California Criminal Public Record Regulations, All of Us or None of Us v. Hamrick


All of Us or None of Us v. Hamrick resulted in the redaction of date of birth and driver’s license numbers to match public criminal records for employment and tenant screening purposes.

What it is:

All of Us or None of Us v. Hamrick Ruling Application

On May 26, 2021, the California Court of Appeal ruled in All of Us or None of Us v. Hamrick that an individual’s date of birth (DOB) and driver’s license number cannot be used to identify criminal public records. While this case was decided by the Court of Appeals, 4th A.D. (Riverside County), many Superior courts across California applied this ruling to their own records process. This effectively barred consumer reporting agencies, data providers, and criminal background researchers from using the date of birth information and driver’s license numbers to verify consumer identities for tenant and employment screening purposes.

SB 1262

On February 22nd, 2022, Senator Steven Bradford of California (D-Inglewood) introduced SB 1262 in response to backlash from consumer reporting agencies, employers, and the rental housing industry. SB 1262 would have effectively nullified the rulings of All of Us or None of Us v. Hamrick by reinstating both redacted PII on all public documents. This bill was ultimately vetoed by Governor Gavin Newsom in 2022.

What it means:

With SB 1262 vetoed, in most courts in California, an individual’s date of birth and driver’s license number cannot be used as data identifying a criminal defendant in public records. Rule 2.503 (b) requires that the trial courts that maintain an electronic index must provide remote electronic access to “indexes in all cases” to the extent feasible to do so, and specifies what must be excluded from such indexes, including the two primary identifiers specified in the case, date of birth and driver’s license number.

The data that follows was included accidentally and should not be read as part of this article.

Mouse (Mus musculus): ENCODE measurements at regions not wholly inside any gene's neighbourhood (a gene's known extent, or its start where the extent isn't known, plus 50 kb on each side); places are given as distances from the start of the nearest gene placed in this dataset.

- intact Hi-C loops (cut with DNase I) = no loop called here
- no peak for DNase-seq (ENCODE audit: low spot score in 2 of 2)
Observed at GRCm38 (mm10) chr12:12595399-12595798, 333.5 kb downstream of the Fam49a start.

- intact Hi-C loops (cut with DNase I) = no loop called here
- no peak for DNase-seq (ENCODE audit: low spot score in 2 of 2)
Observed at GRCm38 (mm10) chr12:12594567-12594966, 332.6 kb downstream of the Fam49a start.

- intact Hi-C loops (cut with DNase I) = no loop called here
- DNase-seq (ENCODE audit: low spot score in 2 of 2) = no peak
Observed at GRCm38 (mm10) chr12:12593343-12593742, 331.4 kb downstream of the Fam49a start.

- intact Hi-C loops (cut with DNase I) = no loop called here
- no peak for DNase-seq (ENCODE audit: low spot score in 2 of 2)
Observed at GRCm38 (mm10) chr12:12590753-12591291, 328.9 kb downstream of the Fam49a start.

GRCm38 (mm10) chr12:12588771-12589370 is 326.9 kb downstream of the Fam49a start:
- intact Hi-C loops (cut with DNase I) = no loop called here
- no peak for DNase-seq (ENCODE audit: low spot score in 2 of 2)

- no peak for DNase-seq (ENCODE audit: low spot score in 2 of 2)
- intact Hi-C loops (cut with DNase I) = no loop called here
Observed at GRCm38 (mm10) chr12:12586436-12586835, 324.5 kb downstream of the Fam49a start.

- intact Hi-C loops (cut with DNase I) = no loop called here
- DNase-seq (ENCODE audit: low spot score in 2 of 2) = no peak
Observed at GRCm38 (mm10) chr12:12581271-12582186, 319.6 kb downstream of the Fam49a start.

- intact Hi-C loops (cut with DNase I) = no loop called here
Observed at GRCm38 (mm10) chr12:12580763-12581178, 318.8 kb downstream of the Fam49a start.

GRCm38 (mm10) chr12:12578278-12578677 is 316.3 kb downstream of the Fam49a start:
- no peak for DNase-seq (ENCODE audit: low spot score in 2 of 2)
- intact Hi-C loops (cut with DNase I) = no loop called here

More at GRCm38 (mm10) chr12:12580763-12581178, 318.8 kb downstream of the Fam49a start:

Whom it affects:

California renters searching for a new home, individuals seeking employment, employers hiring prospective candidates, and third-party consumer reporting agencies when conducting background checks on applicants or employees.

  • Increases odds of a false positive regarding a mistaken identity hit on a criminal background check due to the individual having the same name, or the multitude of relevant search results with the same name (due largely in part to court databases being updated by the court’s clerks at different times, depending on the court)
  • Increases the amount of time it takes to accurately match individuals to criminal court records
  • Introduces new responsibilities and increases legal liabilities for consumer reporting agencies (CRAs) pursuant to the Fair Credit Reporting Act as enforced by the Consumer Protection Financial Bureau. CRAs only have remote access to “indexes in all cases”, limiting the amount of information or distinction between the information available
  • Consumers such as employees and renters are subjected to longer wait times as a result of the need to verify identities without PII, potentially causing missed housing and employment opportunities, sometimes even multiple concurrently
  • End-users such as employers, landlords, and general housing providers relying on the accuracy and punctuality of the ordered information face the dilemma of the higher probability of either losing a prospective tenant or employee while trying to fill a vacancy/position, or, in order to mitigate the time spent trying to fill the role, skipping ahead to approving the applicant while missing critical information regarding their criminal history that could put the property or position at risk with the end-user being liable for any oversight

Consumer Reporting Guidance:

On November 4, 2021, the Consumer Financial Protection Bureau issued an advisory opinion on Name-Only Matching. In this, they stated that:

“’name-only matching,’ [when identity and record matching is only done with first and last name information,] is particularly likely to lead to inaccuracies in consumer reports.” n.”

While the Bureau was not explicit about which personal identifiers should be used to maximize the report’s accuracy, their opinion made it clear that additional matching identifiers (other than first and last name) must be used by consumer reporting agencies to be compliant with the Fair Credit Reporting Act sec. 607(b).


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